Israel switches from lightning attack to slow siege
From the hills in the evenings, the difference between east and west Beirut is like night and day: east Beirut glitters with light, west Beirut is dark.
Israel's month-old war against the Palestine Liberation Organization had changed July 5 from a lightning military campaign to an ugly siege - a siege on which all sides were putting a brave face. But the fact remained that the PLO was trapped, Israel was bogged down, and Lebanon was even less in control of its destiny than ever before.
Israeli and Phalangist Lebanese had cut almost all traffic entering west Beirut. They had also - at least for the night of July 4 cut off water, electricity, and phone service to that side of the city. The Israelis also increased the military pressure on west Beirut by stepping up shelling around the airport and Borj el Baragne refugee camp.
Israeli tanks July 5 began assembling in strength near crossing points into west Beirut and artillery fire became intense. (Lebanese President Elias Sarkis was injured Monday when shells landed outside the presidential palace in Baabda, southeast of Beirut, according to Beirut Radio. The radio report said the shells landed in the palace yard, but it was not known who fired them.)
Meanwhile by 4 p.m. (local time) a new cease-fire had been declared. This repeated the month-old pattern of flare-up/cease-fire/flare-up/cease-fire that has characterized this conflict.
''The basic situation has not changed,'' Israeli Col. Paul Kader told correspondents July 5 as artillery sounded around his office in Baabda.
''We still hope for a political solution. The problem is that if you accept things as they are, that creates a new status quo with the PLO in west Beirut, us in the east, and everything bogged down. . . . It does look as though the status quo is taking away the sense of urgency (to the negotiations).''
The shelling and the sealing off of west Beirut, Colonel Kader indicated, were meant to upset the status quo. But in west Beirut, Lebanese Prime Minister Chafik Wazzan warned that if Israel did not loosen its hold on the city, the negotiations would be called off. George Habash of the Marxist-oriented Popular Front for the Liberation of Palestine said the PLO would not negotiate with the Lebanese government unless the Israeli siege was reduced.
And in Israel, Prime Minister Menachem Begin seemed to dash any diplomatic hopes that a limited PLO presence could be left in Lebanon - a proposal that gained currency during the past weekend - when he said, ''We shall not tolerate even one terrorist in Lebanon.''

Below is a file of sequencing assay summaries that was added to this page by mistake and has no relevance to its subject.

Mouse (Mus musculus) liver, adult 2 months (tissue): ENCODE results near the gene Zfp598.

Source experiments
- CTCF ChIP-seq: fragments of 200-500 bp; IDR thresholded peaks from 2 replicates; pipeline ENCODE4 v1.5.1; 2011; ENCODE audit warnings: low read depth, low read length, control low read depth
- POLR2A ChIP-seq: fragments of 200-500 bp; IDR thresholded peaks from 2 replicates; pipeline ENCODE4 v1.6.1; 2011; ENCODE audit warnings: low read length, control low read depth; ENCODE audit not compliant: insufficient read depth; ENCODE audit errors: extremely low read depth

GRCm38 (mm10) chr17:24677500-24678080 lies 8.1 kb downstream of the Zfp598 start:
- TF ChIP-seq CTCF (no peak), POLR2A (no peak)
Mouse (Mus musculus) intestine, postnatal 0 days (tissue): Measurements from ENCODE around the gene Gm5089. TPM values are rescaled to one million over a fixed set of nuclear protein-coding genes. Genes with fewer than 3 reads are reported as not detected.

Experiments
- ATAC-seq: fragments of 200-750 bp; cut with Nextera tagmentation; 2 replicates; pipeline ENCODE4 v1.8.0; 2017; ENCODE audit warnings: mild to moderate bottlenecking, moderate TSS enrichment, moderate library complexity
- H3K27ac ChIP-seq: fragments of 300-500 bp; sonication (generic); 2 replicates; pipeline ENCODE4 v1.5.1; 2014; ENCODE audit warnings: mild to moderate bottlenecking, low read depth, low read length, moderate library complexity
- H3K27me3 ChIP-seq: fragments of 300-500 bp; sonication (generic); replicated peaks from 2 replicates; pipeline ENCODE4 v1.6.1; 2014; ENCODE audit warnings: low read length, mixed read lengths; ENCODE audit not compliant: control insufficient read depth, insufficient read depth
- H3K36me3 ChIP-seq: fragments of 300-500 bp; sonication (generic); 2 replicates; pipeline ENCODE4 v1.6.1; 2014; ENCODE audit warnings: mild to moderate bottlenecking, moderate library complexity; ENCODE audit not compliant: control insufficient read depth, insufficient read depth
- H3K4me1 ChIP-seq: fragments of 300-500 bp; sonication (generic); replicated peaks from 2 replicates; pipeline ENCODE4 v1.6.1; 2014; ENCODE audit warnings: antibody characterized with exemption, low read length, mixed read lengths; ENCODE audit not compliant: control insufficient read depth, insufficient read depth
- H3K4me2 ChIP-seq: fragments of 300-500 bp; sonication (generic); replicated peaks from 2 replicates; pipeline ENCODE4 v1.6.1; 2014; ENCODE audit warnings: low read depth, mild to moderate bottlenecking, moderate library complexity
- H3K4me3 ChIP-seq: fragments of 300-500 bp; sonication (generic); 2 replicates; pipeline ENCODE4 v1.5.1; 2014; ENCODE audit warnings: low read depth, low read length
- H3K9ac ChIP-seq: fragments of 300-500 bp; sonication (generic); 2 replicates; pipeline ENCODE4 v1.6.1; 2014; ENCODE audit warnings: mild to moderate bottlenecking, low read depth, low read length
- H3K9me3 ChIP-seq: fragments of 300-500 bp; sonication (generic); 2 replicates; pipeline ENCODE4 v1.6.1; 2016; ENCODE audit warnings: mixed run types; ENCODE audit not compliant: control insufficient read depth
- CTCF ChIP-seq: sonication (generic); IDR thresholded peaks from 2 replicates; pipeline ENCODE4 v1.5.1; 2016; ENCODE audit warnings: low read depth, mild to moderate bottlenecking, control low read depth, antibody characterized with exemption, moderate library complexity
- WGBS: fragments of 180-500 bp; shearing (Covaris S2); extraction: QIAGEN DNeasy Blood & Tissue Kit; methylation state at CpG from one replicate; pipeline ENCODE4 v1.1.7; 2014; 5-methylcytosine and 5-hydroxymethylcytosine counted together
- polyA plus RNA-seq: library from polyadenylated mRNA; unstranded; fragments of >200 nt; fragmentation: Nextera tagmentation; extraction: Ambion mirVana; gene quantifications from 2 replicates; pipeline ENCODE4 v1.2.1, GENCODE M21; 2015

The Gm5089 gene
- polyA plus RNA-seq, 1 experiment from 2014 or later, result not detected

Diplomacy seemed to be shot because, in a typically Middle Eastern way, all parties could rationalize all possible outcomes.
True, it is costly for Israel to maintain an estimated 90,000 troops in Lebanon. But military analysts say that Israeli casualties in an assault on west Beirut would exceed 700 dead - a number that could well cause dissent in Israel to bring down the Begin government. Moreover, Israel could, while maintaining the siege, consolidate its hold on southern Lebanon, building a security network from Sidon south, perhaps tapping the rich water resource of the Litani River, and arresting PLO members out of the limelight.
The Israeli siege keeps PLO forces united in the face of a nearby enemy. But if the Israelis stormed west Beirut, the PLO also could benefit, despite heavy loss of life, by causing the world to blame Israel for one of the most destructive urban battles since Stalingrad. Moreover, the PLO would have an ''Alamo'' to which to rally support in the future.
While the Israeli siege is going on, the right-wing Phalangist forces can spread their power throughout the Israeli-occupied territory without actually having to fight for or defend their holdings alone. And yet, Israeli elimination of the PLO would make the Phalange the strongest force besides Syria and Israel, in Lebanon.
Syria, meanwhile, can tighten its de facto governance of the Lebanese Bekaa Valley and the area around the northern coastal port of Tripoli. Yet Israeli destruction of the PLO in Beirut would eliminate independent Palestinian operations, leaving Damascus-controlled Palestinians as the strongest, most radical Palestinian force.
The biggest loser in a prolonged siege would seem to be the Lebanese government. Israel, Syria, the PLO, and the Phalange are all stronger than the Lebanese central government. The government has been unable to act even to deploy the Lebanese Army into west Beirut.
But if and when the final Israel-PLO clash begins - or if and when the PLO leaves Lebanon - Lebanese government leaders will probably see what little power they now hold, by virtue of being middlemen in peace negotiations, vanish before the driving force of an Israeli-backed Phalangist government under the Phalange's dynamic young leader, Bashir Gemayel.
The diplomats' problem, therefore, has been that no party has seen enough benefit in any particular peace proposal. A fight to the finish seems as good as the status quo.
Which takes the story full circle back to the Israeli siege. A tightening siege, according to Israeli officers at Baabda, may help speed up the negotiations, or it can be a prelude to a heavy Israeli attack. Or, in the words of one officer, ''It can underscore the point that we mean business.''